MBA student Kressen Anderson traveled to South America as part of the Marketing in Emerging Markets class this past January. This is the second time she participated in a J-term study abroad with the Evening MBA program, the first being a trip to Taiwan, Shanghai and Hong Kong in 2014 to study global finance. We asked her to share some of her experiences from the trip.
The majority of our time in South America, split between Buenos Aires, Argentina and Rio De Janeiro, Brazil, was spent visiting a variety of businesses learning about how they operate in their markets, how they are expecting to grow and what challenges they face on a day-to-day basis. Topics ranged from marketing tactics, retail space, social media, diversity and corporate social responsibility. We spent time together as a class during the fall semester learning about these countries and researching today’s challenges when operating a business in Latin America.
Buenos Aires, regardless of its size, has the ability to make you feel at home immediately. Maybe because it was the first leg of our trip and we were still in a bit of culture shock, but once we were able to let go of the North American “hustle and bustle” attitude, the city swept us up in its laid-back atmosphere. It’s basically mandatory to enjoy a glass of wine with just about every meal which will also almost definitely involve some sort of beef. It’s worth it, trust me.
Wine and beef are two of Argentina’s main exports and the products that we were able to sample lived up to the expectations. During our first full day there as a class, our professors arranged for a city-wide scavenger hunt you can only describe as baptism by fire as a way of introducing and acclimating us to the city quickly. This allowed us to see some major sights as well as get comfortable with being independent travelers in a foreign city.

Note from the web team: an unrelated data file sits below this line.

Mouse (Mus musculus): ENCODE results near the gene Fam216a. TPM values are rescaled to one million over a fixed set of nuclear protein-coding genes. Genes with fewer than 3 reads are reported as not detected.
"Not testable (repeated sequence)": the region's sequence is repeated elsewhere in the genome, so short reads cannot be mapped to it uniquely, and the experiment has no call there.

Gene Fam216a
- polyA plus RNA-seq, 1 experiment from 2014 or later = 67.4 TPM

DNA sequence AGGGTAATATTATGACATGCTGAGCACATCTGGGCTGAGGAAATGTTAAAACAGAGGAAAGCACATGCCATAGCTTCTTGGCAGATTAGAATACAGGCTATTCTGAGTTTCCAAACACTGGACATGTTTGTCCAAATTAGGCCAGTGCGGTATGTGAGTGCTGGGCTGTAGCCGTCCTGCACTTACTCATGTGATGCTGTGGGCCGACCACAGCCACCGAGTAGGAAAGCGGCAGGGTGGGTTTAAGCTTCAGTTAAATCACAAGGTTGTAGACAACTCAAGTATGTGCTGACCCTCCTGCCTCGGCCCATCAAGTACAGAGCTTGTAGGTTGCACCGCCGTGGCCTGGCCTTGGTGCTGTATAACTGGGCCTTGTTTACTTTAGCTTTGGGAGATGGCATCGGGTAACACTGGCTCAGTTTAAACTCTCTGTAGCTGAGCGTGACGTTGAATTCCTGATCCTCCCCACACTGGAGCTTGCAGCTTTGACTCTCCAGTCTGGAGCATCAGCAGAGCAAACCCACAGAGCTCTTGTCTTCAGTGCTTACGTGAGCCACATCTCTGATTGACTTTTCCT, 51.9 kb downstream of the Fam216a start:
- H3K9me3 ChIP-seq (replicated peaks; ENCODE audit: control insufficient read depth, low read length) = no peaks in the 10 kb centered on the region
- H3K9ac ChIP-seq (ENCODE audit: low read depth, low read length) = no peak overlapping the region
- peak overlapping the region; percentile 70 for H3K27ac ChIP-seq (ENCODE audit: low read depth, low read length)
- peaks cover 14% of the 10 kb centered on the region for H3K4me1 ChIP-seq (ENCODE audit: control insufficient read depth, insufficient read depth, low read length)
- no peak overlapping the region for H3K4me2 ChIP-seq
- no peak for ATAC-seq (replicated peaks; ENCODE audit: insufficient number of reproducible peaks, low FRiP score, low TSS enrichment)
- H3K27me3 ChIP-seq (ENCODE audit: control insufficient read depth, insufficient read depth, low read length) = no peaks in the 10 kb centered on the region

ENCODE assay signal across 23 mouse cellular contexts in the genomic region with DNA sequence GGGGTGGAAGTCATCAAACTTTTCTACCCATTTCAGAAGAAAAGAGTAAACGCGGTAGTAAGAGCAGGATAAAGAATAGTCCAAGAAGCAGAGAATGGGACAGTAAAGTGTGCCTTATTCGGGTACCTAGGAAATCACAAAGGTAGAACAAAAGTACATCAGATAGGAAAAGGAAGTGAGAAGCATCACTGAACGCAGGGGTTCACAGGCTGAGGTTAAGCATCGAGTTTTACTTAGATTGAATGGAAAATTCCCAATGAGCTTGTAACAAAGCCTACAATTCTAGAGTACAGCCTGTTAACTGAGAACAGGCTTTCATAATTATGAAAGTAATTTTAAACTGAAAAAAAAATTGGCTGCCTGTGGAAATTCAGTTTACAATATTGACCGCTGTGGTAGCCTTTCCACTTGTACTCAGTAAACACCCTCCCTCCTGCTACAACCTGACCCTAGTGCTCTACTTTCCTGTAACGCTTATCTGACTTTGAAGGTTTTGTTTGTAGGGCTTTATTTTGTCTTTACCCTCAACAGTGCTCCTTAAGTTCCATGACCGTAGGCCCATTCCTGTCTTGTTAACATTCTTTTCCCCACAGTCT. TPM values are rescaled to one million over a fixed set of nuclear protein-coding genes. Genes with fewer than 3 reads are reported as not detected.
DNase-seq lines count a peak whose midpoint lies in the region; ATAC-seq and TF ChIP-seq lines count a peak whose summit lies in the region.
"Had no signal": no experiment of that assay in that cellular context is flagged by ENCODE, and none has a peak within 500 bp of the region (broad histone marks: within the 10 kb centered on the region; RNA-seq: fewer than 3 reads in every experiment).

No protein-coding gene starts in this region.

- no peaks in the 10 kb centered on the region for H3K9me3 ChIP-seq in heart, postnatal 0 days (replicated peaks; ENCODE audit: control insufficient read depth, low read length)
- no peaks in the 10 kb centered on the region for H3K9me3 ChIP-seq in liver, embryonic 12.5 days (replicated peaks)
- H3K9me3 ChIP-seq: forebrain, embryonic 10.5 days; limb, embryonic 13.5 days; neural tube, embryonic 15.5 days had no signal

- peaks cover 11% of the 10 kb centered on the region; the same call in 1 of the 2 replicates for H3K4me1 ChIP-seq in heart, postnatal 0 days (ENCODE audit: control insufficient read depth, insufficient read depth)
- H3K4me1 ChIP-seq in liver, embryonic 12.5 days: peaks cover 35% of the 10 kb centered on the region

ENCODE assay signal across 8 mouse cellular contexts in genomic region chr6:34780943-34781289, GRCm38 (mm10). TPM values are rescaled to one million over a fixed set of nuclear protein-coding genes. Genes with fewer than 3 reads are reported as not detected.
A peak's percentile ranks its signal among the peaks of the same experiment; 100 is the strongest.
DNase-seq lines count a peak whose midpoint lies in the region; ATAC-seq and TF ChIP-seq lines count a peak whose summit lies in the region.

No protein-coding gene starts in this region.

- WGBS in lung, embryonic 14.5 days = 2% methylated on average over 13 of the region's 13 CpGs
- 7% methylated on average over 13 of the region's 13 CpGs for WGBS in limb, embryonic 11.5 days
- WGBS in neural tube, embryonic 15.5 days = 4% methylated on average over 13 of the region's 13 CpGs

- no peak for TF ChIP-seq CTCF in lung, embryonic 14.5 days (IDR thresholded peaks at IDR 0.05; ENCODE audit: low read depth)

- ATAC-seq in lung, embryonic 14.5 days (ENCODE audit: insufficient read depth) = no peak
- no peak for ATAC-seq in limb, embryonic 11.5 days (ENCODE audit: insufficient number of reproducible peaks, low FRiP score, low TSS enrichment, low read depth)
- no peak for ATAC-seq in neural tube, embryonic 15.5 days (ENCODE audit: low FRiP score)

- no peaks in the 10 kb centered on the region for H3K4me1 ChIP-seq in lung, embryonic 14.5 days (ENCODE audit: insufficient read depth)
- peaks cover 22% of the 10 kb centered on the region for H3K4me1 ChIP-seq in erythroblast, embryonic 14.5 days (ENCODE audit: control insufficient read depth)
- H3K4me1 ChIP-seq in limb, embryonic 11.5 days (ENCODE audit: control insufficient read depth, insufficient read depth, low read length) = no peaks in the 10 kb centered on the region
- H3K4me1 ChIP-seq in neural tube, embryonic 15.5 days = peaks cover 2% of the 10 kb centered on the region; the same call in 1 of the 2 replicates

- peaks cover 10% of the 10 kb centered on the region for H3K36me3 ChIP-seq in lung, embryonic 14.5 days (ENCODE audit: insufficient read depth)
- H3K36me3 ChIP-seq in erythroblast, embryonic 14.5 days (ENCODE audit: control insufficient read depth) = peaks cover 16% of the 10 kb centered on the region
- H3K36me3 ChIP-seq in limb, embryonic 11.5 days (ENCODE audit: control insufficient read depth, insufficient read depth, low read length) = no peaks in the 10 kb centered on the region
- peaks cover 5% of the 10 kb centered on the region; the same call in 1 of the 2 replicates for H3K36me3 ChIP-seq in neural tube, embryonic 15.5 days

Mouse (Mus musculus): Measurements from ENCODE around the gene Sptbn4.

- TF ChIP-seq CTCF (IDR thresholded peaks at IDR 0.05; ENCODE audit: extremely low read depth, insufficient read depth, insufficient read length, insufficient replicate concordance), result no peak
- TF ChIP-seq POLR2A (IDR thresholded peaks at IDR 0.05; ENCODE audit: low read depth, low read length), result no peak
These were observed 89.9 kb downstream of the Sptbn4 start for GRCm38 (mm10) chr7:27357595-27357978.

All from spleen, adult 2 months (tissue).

We also had the opportunity to hear presentations from Edelman (a PR company), Sony and MercadoLibre.com (an online marketplace) as well as tour a General Mills manufacturing plant. In a very un-timely coincidence, the night before our first business meeting, Alberto Nisman, a federal prosecutor who had just recently brought to light accusations against top Argentine officials, including the President, regarding a possible cover-up of a 1994 suicide bombing that left 85 people dead in Buenos Aires, was found dead in his apartment. This was also the day before he was to testify about those accusations. This made global headlines and each presenter we heard from expressed a common theme of distrust for the Argentine government, not only in relation to the prosecutor’s puzzling death but also in the much broader sense of the ease of doing business. They all spoke of government controls and the volatility of the Argentine peso, which encourages Argentine citizens to hold onto U.S. dollars, if only for the sense of security. The illegal market rate for dollars in Argentina, which was referred to as the “Blue Dollar Rate,” is commonplace when exchanging money and basically gets a person with dollars a 50% discount of the inflated official rate. With whatever problems the U.S. has had with our economy since 2008, it does not compare to the daily struggles of Argentinians.